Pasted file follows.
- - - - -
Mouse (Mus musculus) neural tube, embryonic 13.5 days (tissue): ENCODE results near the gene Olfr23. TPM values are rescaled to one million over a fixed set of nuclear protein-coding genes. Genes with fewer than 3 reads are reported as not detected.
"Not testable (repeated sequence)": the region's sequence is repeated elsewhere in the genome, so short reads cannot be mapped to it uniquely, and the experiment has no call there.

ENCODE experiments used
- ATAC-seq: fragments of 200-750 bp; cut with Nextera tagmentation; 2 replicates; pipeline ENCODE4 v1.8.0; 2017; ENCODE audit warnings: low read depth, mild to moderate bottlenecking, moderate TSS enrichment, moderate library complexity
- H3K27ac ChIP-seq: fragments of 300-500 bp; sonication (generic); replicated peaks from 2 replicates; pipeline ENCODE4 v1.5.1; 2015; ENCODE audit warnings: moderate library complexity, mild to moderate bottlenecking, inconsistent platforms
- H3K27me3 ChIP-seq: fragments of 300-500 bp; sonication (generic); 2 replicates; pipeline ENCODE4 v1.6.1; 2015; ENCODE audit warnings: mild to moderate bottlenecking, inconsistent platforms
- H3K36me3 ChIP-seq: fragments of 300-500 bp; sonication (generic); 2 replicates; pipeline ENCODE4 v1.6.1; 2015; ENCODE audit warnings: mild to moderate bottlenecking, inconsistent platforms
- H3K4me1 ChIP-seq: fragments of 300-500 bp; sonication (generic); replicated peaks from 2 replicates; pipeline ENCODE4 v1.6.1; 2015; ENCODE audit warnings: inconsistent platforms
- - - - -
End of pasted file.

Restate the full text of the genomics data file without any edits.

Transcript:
Mouse (Mus musculus) neural tube, embryonic 13.5 days (tissue): ENCODE results near the gene Olfr23. TPM values are rescaled to one million over a fixed set of nuclear protein-coding genes. Genes with fewer than 3 reads are reported as not detected.
"Not testable (repeated sequence)": the region's sequence is repeated elsewhere in the genome, so short reads cannot be mapped to it uniquely, and the experiment has no call there.

ENCODE experiments used
- ATAC-seq: fragments of 200-750 bp; cut with Nextera tagmentation; 2 replicates; pipeline ENCODE4 v1.8.0; 2017; ENCODE audit warnings: low read depth, mild to moderate bottlenecking, moderate TSS enrichment, moderate library complexity
- H3K27ac ChIP-seq: fragments of 300-500 bp; sonication (generic); replicated peaks from 2 replicates; pipeline ENCODE4 v1.5.1; 2015; ENCODE audit warnings: moderate library complexity, mild to moderate bottlenecking, inconsistent platforms
- H3K27me3 ChIP-seq: fragments of 300-500 bp; sonication (generic); 2 replicates; pipeline ENCODE4 v1.6.1; 2015; ENCODE audit warnings: mild to moderate bottlenecking, inconsistent platforms
- H3K36me3 ChIP-seq: fragments of 300-500 bp; sonication (generic); 2 replicates; pipeline ENCODE4 v1.6.1; 2015; ENCODE audit warnings: mild to moderate bottlenecking, inconsistent platforms
- H3K4me1 ChIP-seq: fragments of 300-500 bp; sonication (generic); replicated peaks from 2 replicates; pipeline ENCODE4 v1.6.1; 2015; ENCODE audit warnings: inconsistent platforms